North America’s energy landscape is currently a crisscrossed map of distribution bottlenecks, broken connections and pricing discrepancies. Eliminating those impediments is key to America’s journey toward energy independence. Modernizing our pipeline “midstream” infrastructure and expanding its ability to deliver energy to end users around the country — and out to the world — is simply essential to the nation’s energy efforts.
One of my favorite companies involved in this effort is Chicago Bridge & Iron (NYSE:CBI), a petroleum-related construction powerhouse that has built of some of the world’s largest onshore and offshore pipeline projects. Additionally, CB&I is one the leading designers and builders of liquefied natural gas (LNG) terminals, ethane crackers and hydrocarbon storage facilities. Its dominance in these areas is why I named it the best pick for the worldwide energy infrastructure build-out.
The growth story for CB&I continues to get better and better.
In a surprise move this week, CB&I announced a $3 billion deal to buy rival Shaw Group (NASDAQ:SHAW) in a combination that would create one of the most complete energy-focused engineering and fabrication companies in the world. For investors, the buyout highlights just how critical energy infrastructure is and why CB&I is the way to play the sector.
A Very Big Deal
Under the terms of the deal, Chicago Bridge & Iron will pay roughly $3.04 billion in cash and stock in order to acquire its rival. CB&I’s offer consists of $41 in cash and 0.12883 share for each share of Louisiana-based Shaw. The equity portion had a value of $5 a share based on the “recent average price” of $38.81 for CB&I. Overall, CB&I will use cash on the balance sheets of both companies, along with approximately $1.9 billion in debt to finance the acquisition.
According to Bloomberg, the deal is the biggest of 79 construction and engineering acquisitions announced in the U.S. this year. The buyout values Shaw at roughly a 70% premium to its pre-announcement share price and at about 26 times earnings before interest, taxes, depreciation and amortization. While that might seem expensive — especially when compared to historical averages — CB&I is getting quite a bit for its money.
The most obvious benefit is that combined company will be one of the world’s largest energy-construction and engineering-contracting firms, with a backlog of more than $28 billion. Additionally, the acquisition will boost CB&I’s 2013 earnings by at least 10%.
Nonetheless, some of the deal’s best aspects could lie in the future. CB&I has built itself largely within the confines of the energy infrastructure business — the main reason why I tapped it before. But in buying Shaw, CB&I will add significant business in power generation and operations in other infrastructure projects like bridges as well as manufacturing plants. With more U.S. utilities switching to natural gas, this additional source of projects and backlog will ultimately boost CB&I’s bottom line down the road.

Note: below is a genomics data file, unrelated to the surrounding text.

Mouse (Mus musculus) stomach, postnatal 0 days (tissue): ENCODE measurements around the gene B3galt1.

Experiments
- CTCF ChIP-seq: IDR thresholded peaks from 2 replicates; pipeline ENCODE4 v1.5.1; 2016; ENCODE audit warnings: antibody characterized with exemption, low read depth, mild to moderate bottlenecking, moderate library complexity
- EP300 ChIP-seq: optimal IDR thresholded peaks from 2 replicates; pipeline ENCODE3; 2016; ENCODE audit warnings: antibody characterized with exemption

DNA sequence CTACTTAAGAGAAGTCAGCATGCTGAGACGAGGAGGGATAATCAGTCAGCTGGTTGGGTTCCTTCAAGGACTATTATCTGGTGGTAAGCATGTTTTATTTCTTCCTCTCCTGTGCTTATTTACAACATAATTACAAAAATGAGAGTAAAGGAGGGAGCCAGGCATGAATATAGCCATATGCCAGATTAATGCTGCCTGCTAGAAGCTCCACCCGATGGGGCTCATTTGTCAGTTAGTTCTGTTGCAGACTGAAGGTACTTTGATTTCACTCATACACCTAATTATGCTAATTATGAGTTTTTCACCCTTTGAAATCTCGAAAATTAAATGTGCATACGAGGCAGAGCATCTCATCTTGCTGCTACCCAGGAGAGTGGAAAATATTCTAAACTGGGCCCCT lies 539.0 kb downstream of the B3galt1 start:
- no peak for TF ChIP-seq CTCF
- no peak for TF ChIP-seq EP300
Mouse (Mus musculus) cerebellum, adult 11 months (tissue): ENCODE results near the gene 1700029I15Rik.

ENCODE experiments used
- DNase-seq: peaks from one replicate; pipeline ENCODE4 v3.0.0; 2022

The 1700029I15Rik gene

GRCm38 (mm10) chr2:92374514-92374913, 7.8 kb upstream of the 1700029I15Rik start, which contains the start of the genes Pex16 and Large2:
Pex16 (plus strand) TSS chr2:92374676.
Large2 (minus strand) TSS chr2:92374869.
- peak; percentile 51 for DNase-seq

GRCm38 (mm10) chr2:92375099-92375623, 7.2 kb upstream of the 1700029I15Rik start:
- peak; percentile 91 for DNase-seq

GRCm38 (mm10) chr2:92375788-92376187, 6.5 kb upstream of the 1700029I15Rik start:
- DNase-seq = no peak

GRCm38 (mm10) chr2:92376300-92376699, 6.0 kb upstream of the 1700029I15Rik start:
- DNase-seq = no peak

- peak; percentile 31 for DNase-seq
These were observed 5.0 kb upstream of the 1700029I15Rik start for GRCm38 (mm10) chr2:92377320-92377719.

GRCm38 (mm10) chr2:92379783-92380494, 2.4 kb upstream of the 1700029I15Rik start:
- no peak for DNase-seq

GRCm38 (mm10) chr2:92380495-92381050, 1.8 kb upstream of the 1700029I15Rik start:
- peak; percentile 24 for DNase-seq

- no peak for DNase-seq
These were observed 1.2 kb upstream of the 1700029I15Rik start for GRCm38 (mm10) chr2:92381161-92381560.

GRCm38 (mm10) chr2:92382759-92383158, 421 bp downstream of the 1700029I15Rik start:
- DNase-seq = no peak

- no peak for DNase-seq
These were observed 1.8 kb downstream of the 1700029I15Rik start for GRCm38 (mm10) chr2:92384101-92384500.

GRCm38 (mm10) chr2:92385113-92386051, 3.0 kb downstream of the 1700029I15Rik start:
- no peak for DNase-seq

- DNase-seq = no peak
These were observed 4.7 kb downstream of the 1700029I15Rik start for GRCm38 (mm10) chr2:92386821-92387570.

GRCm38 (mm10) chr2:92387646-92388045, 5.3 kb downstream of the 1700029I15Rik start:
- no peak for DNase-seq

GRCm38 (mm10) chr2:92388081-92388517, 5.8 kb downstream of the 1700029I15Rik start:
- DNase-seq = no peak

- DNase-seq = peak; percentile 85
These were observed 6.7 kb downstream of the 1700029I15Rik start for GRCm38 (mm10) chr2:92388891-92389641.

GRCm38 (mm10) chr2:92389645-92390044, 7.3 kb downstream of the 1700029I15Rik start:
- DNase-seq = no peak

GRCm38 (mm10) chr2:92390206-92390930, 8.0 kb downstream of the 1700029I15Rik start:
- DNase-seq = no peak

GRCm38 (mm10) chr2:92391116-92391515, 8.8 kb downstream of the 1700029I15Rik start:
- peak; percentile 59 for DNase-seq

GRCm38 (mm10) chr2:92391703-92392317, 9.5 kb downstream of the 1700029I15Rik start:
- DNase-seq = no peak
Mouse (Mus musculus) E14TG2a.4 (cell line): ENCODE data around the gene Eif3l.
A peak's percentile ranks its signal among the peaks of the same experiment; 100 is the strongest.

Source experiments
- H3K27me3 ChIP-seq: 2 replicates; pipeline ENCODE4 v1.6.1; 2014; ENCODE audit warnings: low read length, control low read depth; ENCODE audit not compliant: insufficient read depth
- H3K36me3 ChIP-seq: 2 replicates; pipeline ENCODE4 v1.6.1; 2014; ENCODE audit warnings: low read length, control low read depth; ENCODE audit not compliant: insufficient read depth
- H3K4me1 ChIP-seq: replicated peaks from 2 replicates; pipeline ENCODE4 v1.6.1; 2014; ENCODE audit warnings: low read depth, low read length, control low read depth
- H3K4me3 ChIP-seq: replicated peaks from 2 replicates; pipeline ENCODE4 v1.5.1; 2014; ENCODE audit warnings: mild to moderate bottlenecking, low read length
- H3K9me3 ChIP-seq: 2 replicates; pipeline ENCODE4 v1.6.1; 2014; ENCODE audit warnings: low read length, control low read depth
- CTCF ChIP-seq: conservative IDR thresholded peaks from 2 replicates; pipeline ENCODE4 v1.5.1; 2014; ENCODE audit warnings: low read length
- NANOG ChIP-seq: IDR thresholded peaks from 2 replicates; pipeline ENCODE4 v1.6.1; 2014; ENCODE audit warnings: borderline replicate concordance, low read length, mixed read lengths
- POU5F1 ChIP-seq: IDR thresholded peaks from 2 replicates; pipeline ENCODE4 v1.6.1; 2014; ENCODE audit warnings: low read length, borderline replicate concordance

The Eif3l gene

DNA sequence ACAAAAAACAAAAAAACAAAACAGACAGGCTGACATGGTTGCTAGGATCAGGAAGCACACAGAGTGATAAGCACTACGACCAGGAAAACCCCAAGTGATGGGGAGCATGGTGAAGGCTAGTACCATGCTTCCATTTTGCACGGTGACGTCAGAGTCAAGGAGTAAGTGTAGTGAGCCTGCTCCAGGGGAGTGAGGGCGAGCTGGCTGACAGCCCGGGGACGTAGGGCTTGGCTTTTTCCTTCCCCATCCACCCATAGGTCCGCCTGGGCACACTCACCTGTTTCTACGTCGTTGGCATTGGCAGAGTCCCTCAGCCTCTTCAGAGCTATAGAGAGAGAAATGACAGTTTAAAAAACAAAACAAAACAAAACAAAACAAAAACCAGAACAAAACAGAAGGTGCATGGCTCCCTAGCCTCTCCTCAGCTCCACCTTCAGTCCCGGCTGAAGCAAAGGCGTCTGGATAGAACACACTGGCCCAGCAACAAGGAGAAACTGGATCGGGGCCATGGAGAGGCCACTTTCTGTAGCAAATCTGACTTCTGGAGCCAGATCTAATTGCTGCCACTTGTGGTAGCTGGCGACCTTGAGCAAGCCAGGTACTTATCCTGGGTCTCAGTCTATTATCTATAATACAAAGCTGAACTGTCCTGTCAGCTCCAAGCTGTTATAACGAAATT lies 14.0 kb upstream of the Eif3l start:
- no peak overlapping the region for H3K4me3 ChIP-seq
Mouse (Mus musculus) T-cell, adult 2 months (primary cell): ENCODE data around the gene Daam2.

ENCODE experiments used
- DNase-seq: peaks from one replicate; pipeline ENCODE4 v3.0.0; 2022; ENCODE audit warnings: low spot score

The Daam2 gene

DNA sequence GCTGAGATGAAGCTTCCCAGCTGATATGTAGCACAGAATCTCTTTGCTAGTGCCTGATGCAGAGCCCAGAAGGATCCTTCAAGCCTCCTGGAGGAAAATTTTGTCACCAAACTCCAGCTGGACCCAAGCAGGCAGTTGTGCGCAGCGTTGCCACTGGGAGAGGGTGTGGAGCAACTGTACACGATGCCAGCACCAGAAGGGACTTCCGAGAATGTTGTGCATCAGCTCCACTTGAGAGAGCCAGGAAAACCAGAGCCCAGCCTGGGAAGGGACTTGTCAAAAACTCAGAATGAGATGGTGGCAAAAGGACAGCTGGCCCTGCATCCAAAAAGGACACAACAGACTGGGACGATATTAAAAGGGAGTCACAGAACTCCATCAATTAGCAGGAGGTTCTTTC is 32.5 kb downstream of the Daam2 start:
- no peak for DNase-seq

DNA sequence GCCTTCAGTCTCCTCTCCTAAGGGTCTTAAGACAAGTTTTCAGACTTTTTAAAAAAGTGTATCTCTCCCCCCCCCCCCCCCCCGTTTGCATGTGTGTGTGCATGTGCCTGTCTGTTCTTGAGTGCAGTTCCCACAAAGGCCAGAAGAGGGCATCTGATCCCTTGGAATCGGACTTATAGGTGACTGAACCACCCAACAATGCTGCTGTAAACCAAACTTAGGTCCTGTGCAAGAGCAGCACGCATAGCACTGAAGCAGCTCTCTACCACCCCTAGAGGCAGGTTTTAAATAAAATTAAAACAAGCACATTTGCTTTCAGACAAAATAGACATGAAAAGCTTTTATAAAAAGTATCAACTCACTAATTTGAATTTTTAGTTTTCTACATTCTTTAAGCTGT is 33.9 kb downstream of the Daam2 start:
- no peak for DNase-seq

Perhaps the most interesting aspect of the deal comes from the continuing nuclear renaissance. While it was put on hold after Japan’s Fukushima disaster, nuclear energy is quickly rebounding as a variety of nations turn to the power to help fund electricity deficits.
This will play a role in the CB&I-Shaw merger as well. Shaw is already a leading builder of nuclear power plants and is currently under contract to construct Southern’s () Vogtle plant. That’s the first new reactor to be constructed in the U.S. since the Three Mile Island nuclear disaster in 1979. CB&I is contracted to fabricate and assemble the concrete-and-steel buildings that will house those reactor units.
While the fate of new nuclear plants in the U.S. is still up in the air, globally construction remains brisk, and the new combination will be able to provide a one-two punch when it comes to designing and building these plants.
Buying the Deal
While some analysts have questioned the buyout, I think over the longer term it makes sense for both companies. Shaw, which has had some difficulty executing and some operational issues as of late, should be able to reach its full potential under CB&I’s umbrella. On the flipside, CB&I now has access to other critical infrastructure sectors as well as building up its nuclear business. It looks like a long term win-win.
So far, investors aren’t seeing it that way: CB&I shares have tumbled roughly 14% on the announcement, reaching their lowest point in almost a year. Analysts point to the fact that the firm’s approach to acquisitions has strictly focused on smaller targets, rather than a deal of this size in terms of adding backlog and whole new business segments.
However, this is the kind of long-term blockbuster deal CB&I needs to continue to be competitive in global infrastructure.
Overall, the buyout makes CB&I that much more attractive as an investment. I’d be looking to add shares on the current or any future weakness.
As of this writing, Aaron Levitt doesn’t own any securities mentioned here, but he may initiate a position in CBI within the next 72 hours.